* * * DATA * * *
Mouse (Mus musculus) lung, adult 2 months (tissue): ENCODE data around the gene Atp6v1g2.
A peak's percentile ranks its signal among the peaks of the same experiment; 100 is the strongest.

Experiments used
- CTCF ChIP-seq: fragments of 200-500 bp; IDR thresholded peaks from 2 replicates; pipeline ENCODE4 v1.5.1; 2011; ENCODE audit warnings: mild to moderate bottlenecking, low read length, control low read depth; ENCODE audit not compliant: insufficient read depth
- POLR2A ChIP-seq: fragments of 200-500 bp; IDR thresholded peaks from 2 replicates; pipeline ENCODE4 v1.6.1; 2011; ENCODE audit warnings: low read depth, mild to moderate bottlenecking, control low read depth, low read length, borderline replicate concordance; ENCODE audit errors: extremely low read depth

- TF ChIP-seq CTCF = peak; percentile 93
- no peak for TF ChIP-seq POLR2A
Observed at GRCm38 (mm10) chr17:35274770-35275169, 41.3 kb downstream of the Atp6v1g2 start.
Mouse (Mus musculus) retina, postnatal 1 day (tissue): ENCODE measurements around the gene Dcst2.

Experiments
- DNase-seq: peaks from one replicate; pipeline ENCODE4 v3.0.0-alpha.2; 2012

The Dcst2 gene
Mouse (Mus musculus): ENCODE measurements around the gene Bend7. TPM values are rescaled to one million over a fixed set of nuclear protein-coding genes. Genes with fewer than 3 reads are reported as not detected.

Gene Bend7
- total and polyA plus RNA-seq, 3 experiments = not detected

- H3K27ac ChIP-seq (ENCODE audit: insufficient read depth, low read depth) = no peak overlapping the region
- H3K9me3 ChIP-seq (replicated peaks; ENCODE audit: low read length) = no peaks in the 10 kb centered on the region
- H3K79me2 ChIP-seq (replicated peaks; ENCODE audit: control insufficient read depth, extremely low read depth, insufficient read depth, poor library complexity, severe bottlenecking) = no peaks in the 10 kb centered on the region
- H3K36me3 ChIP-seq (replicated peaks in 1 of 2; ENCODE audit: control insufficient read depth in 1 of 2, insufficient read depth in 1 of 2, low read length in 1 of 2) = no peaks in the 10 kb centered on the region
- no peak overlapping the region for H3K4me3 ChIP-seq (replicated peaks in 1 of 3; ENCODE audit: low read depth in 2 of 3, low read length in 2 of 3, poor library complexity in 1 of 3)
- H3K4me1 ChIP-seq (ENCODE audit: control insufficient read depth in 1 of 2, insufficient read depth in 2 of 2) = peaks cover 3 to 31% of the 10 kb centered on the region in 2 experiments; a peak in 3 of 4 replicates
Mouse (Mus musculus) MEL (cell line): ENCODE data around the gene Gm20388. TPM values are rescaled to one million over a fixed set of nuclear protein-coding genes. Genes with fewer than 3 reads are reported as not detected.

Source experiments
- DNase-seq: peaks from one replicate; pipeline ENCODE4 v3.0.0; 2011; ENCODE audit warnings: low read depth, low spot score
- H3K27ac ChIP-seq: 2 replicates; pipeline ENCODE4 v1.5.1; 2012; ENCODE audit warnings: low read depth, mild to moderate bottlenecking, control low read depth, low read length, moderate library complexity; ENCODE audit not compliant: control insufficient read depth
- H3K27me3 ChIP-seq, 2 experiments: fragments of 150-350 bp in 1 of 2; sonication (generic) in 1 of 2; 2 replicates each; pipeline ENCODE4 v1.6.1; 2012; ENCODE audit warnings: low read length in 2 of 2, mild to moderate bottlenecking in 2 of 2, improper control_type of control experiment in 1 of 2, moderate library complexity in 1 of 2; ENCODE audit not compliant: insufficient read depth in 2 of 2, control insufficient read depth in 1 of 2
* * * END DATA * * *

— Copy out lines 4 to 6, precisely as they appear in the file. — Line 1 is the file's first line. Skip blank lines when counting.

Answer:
- CTCF ChIP-seq: fragments of 200-500 bp; IDR thresholded peaks from 2 replicates; pipeline ENCODE4 v1.5.1; 2011; ENCODE audit warnings: mild to moderate bottlenecking, low read length, control low read depth; ENCODE audit not compliant: insufficient read depth
- POLR2A ChIP-seq: fragments of 200-500 bp; IDR thresholded peaks from 2 replicates; pipeline ENCODE4 v1.6.1; 2011; ENCODE audit warnings: low read depth, mild to moderate bottlenecking, control low read depth, low read length, borderline replicate concordance; ENCODE audit errors: extremely low read depth

- TF ChIP-seq CTCF = peak; percentile 93